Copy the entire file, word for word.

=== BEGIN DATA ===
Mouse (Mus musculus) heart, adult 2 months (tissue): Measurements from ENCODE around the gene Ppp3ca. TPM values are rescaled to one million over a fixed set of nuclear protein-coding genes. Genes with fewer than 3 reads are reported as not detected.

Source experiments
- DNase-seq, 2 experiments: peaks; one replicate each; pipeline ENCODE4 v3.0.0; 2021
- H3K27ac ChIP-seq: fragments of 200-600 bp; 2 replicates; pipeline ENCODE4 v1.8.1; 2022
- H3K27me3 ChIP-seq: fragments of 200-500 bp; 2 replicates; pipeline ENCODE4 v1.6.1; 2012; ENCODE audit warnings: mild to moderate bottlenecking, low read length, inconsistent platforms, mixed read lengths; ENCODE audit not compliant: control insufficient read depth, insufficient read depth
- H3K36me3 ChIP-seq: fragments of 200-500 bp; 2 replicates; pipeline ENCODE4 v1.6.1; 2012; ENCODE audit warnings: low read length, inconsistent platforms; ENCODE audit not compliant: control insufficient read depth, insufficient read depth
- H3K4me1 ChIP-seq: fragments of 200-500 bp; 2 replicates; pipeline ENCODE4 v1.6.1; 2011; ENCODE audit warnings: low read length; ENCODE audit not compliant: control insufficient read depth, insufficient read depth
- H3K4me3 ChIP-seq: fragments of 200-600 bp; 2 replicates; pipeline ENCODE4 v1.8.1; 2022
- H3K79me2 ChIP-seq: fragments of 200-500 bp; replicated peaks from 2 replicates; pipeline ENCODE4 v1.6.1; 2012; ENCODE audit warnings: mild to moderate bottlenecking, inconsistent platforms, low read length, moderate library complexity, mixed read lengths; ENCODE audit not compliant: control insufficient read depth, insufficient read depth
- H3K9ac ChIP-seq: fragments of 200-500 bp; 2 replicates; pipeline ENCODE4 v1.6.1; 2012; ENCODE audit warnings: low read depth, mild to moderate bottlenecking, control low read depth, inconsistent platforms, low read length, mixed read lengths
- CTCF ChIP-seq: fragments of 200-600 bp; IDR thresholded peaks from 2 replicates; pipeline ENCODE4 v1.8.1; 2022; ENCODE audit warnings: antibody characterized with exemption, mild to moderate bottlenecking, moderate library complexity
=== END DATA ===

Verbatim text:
Mouse (Mus musculus) heart, adult 2 months (tissue): Measurements from ENCODE around the gene Ppp3ca. TPM values are rescaled to one million over a fixed set of nuclear protein-coding genes. Genes with fewer than 3 reads are reported as not detected.

Source experiments
- DNase-seq, 2 experiments: peaks; one replicate each; pipeline ENCODE4 v3.0.0; 2021
- H3K27ac ChIP-seq: fragments of 200-600 bp; 2 replicates; pipeline ENCODE4 v1.8.1; 2022
- H3K27me3 ChIP-seq: fragments of 200-500 bp; 2 replicates; pipeline ENCODE4 v1.6.1; 2012; ENCODE audit warnings: mild to moderate bottlenecking, low read length, inconsistent platforms, mixed read lengths; ENCODE audit not compliant: control insufficient read depth, insufficient read depth
- H3K36me3 ChIP-seq: fragments of 200-500 bp; 2 replicates; pipeline ENCODE4 v1.6.1; 2012; ENCODE audit warnings: low read length, inconsistent platforms; ENCODE audit not compliant: control insufficient read depth, insufficient read depth
- H3K4me1 ChIP-seq: fragments of 200-500 bp; 2 replicates; pipeline ENCODE4 v1.6.1; 2011; ENCODE audit warnings: low read length; ENCODE audit not compliant: control insufficient read depth, insufficient read depth
- H3K4me3 ChIP-seq: fragments of 200-600 bp; 2 replicates; pipeline ENCODE4 v1.8.1; 2022
- H3K79me2 ChIP-seq: fragments of 200-500 bp; replicated peaks from 2 replicates; pipeline ENCODE4 v1.6.1; 2012; ENCODE audit warnings: mild to moderate bottlenecking, inconsistent platforms, low read length, moderate library complexity, mixed read lengths; ENCODE audit not compliant: control insufficient read depth, insufficient read depth
- H3K9ac ChIP-seq: fragments of 200-500 bp; 2 replicates; pipeline ENCODE4 v1.6.1; 2012; ENCODE audit warnings: low read depth, mild to moderate bottlenecking, control low read depth, inconsistent platforms, low read length, mixed read lengths
- CTCF ChIP-seq: fragments of 200-600 bp; IDR thresholded peaks from 2 replicates; pipeline ENCODE4 v1.8.1; 2022; ENCODE audit warnings: antibody characterized with exemption, mild to moderate bottlenecking, moderate library complexity